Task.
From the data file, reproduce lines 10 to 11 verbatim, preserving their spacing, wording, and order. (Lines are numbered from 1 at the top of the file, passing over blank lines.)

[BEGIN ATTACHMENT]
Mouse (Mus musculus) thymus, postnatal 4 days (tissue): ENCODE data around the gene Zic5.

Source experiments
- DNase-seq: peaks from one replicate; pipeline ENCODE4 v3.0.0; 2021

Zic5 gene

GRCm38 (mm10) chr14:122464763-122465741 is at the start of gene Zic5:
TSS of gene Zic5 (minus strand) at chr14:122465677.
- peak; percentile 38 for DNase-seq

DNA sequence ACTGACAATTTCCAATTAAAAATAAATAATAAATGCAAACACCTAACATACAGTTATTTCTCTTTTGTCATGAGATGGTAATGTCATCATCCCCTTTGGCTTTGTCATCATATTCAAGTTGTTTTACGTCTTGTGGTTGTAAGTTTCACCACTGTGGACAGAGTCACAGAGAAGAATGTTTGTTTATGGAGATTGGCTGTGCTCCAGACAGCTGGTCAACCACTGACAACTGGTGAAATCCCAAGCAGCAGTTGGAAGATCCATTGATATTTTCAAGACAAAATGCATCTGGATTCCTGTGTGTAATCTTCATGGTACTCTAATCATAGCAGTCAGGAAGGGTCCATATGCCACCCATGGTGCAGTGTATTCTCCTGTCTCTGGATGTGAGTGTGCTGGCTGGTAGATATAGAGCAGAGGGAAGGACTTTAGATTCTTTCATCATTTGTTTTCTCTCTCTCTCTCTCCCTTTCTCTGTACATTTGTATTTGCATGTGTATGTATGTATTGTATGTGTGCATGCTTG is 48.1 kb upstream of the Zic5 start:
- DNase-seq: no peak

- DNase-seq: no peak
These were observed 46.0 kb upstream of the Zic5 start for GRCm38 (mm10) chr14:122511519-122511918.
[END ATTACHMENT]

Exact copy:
- DNase-seq: no peak
These were observed 46.0 kb upstream of the Zic5 start for GRCm38 (mm10) chr14:122511519-122511918.